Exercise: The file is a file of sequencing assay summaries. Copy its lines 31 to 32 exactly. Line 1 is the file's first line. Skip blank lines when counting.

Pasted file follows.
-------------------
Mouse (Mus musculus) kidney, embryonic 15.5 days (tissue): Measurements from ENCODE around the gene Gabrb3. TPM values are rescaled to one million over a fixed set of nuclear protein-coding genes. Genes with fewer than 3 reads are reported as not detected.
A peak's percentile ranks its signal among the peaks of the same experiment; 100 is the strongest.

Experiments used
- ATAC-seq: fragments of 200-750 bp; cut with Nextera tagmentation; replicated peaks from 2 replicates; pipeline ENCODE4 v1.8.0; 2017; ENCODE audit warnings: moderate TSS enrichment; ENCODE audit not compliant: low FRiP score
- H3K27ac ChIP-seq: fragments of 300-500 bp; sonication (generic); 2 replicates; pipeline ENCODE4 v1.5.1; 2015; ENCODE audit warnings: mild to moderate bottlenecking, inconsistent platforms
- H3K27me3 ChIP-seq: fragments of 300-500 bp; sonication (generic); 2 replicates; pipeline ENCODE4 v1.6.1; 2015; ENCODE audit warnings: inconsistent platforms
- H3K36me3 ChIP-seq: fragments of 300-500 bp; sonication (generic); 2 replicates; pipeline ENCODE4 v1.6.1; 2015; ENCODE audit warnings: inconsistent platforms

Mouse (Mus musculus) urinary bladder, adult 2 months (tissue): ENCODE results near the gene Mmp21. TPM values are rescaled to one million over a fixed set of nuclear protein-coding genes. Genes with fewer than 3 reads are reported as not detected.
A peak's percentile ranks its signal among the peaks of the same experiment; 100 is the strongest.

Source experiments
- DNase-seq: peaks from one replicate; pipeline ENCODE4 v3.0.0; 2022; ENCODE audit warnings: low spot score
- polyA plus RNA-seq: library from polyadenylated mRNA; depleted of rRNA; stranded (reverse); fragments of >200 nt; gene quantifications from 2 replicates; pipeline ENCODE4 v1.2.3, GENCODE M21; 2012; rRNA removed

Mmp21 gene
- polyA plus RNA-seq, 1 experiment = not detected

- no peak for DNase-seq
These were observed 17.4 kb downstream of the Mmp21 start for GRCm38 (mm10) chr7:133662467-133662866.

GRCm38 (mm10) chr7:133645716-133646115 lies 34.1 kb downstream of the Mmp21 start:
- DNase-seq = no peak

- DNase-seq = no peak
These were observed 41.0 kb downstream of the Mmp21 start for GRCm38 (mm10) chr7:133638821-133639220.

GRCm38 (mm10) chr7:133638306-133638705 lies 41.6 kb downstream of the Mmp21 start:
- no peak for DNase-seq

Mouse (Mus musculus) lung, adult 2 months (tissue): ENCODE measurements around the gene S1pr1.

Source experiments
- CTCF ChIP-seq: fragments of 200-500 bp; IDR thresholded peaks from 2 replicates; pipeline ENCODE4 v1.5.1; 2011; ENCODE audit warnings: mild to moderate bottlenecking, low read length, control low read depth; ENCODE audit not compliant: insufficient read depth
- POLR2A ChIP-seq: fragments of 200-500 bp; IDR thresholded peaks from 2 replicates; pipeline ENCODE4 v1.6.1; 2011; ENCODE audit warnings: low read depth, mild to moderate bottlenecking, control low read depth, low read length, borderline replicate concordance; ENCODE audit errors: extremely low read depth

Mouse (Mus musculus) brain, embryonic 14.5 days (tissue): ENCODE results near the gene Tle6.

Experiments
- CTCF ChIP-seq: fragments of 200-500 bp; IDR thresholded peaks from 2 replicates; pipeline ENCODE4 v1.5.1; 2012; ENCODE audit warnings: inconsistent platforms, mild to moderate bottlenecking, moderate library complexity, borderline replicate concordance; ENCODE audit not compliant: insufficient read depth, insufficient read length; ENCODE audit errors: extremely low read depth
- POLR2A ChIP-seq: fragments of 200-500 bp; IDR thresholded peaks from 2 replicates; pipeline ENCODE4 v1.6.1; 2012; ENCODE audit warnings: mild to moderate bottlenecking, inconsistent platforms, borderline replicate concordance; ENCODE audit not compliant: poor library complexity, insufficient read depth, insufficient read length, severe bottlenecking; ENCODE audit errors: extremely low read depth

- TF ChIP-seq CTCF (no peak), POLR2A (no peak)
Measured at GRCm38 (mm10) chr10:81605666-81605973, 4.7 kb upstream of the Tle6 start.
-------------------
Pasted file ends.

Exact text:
- TF ChIP-seq CTCF (no peak), POLR2A (no peak)
Measured at GRCm38 (mm10) chr10:81605666-81605973, 4.7 kb upstream of the Tle6 start.